Immigration and Naturalization Annual Financial Statement
Fiscal Year 2001

Report No. 02-35
September 2002
Office of the Inspector General


The Immigration and Naturalization Service (INS), a component of the United States Department of Justice, is responsible for the administration and enforcement of immigration laws. Its mission includes conducting immigration inspections of travelers seeking entry to the United States; regulating permanent and temporary immigration to the United States, such as legal permanent residence status, nonimmigrant status, and naturalization; controlling U.S. borders; and identifying and removing people who have no lawful immigration status in the United States. In FY 2001, the INS had approximately $5.7 billion in total budgetary resources, a 24 percent increase over the FY 2000 funding level of $4.6 billion.

This audit report contains the Annual Financial Statements of the INS for the fiscal years ended September 30, 2001 and 2000. Under the direction of the Office of the Inspector General, the audit was performed by Urbach Kahn & Werlin LLP, and resulted in an unqualified opinion on the FY 2001 financial statements. An unqualified opinion means that the financial statements present fairly, in all material respects, the financial position and results of operations of the entity. As previously reported in the audit of the FY 2000 financial statements (Office of the Inspector General Report Number 01-17), INS received an unqualified opinion on the balance sheet and a qualified opinion on the statements of net cost, changes in net position, budgetary resources, and financing. The qualification resulted from the INS's inability to substantiate the earned revenues offset portion of Immigration Program Costs because the INS did not have adequate records to support the number of pending applications at the beginning of FY 2000. A qualified opinion means that the financial statements are presented fairly in all material respects, except for matters identified in the audit report.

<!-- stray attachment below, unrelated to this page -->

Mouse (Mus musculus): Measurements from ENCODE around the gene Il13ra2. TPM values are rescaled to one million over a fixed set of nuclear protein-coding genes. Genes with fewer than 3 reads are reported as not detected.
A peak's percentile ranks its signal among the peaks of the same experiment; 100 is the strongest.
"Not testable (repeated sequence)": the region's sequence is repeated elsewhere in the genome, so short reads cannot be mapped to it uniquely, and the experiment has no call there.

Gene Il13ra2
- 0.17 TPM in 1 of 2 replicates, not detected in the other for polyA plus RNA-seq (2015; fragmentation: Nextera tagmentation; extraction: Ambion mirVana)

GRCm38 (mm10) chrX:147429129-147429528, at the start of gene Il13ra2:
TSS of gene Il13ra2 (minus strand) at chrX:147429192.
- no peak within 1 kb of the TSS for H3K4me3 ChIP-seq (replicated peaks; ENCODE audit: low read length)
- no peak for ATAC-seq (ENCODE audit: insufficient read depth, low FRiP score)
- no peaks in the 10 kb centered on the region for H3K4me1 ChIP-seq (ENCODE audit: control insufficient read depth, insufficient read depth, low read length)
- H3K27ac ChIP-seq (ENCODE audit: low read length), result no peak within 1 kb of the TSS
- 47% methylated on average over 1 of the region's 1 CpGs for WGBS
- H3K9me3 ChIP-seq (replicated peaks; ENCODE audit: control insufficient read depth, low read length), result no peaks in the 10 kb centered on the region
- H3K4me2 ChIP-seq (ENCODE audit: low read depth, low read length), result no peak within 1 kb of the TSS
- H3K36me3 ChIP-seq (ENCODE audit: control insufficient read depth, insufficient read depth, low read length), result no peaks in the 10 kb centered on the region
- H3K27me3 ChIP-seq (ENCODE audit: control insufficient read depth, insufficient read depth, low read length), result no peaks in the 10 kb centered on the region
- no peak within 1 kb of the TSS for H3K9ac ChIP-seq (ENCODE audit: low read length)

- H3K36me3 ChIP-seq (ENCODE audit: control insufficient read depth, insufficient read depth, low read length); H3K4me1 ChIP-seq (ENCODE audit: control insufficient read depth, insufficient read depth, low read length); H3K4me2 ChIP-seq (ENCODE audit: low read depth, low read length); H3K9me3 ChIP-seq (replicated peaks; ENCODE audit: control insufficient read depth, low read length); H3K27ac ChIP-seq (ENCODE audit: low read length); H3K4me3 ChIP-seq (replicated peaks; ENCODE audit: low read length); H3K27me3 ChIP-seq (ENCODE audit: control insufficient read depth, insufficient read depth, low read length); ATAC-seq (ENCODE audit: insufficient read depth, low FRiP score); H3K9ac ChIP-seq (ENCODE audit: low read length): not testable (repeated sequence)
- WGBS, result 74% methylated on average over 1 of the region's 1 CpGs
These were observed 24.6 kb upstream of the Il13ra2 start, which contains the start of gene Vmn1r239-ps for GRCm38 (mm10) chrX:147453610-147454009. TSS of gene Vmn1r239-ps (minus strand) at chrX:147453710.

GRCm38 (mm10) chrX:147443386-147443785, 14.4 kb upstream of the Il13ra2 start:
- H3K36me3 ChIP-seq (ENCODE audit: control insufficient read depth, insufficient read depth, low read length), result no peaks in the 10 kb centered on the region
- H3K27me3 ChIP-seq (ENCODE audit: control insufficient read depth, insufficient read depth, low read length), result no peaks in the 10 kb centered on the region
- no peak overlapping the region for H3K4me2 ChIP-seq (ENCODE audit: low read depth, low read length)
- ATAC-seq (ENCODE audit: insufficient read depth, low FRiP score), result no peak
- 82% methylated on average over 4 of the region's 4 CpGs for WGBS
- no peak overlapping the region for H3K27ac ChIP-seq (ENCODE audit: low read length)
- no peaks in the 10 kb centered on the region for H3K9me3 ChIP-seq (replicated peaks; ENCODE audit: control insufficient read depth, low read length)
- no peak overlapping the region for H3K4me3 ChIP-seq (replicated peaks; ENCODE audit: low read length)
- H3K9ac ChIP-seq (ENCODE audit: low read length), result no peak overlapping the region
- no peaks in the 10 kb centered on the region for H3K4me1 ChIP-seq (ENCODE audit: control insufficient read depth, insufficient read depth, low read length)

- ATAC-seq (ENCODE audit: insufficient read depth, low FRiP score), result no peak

INS management has continued to make progress in correcting the number of reportable conditions previously reported, reducing them from six in FY 2000 to four this year. Although progress has been made, the INS still needs to make further improvement in certain areas including financial management systems controls, general information system control environment, its system for recording revenue, and its system for recording accounts payable. As in FY 2000, the first three items were identified by the auditors as material weaknesses.

As was the case in FY 2000, INS management again expended tremendous efforts in planning and conducting a wall-to-wall physical inventory of approximately 5 million pending applications in order to determine its deferred revenue balance at year-end. However, during FY 2001, the INS implemented the use of application-specific bar code labels that were placed on alien files, application receipt files, and application batch sheets. These labels were intended to significantly reduce the time and effort necessary to complete the inventory of pending applications compared to previous years. Although the count was a success, the effort required still remains extremely costly, both in dollars and lost production. Until an automated system for maintaining the status of applications is in place, the INS will continue to face the challenge of annually conducting service-wide counts in order to determine the value of its pending application inventory.

In the Report on Compliance with Laws and Regulations, the auditors reported that a significant feeder system to INS's financial management system, which processes a large percentage of INS's financial transactions, did not comply with the requirements of the Federal Financial Management Improvement Act of 1996. Specifically, the auditors concluded that the feeder system was not a Joint Financial Management Improvement Program certified application and did not meet federal financial systems requirements. The auditors also reported that INS's systems for recording and reporting pending and completed applications (i.e., deferred and earned revenue) did not meet federal accounting standards or federal financial system requirements.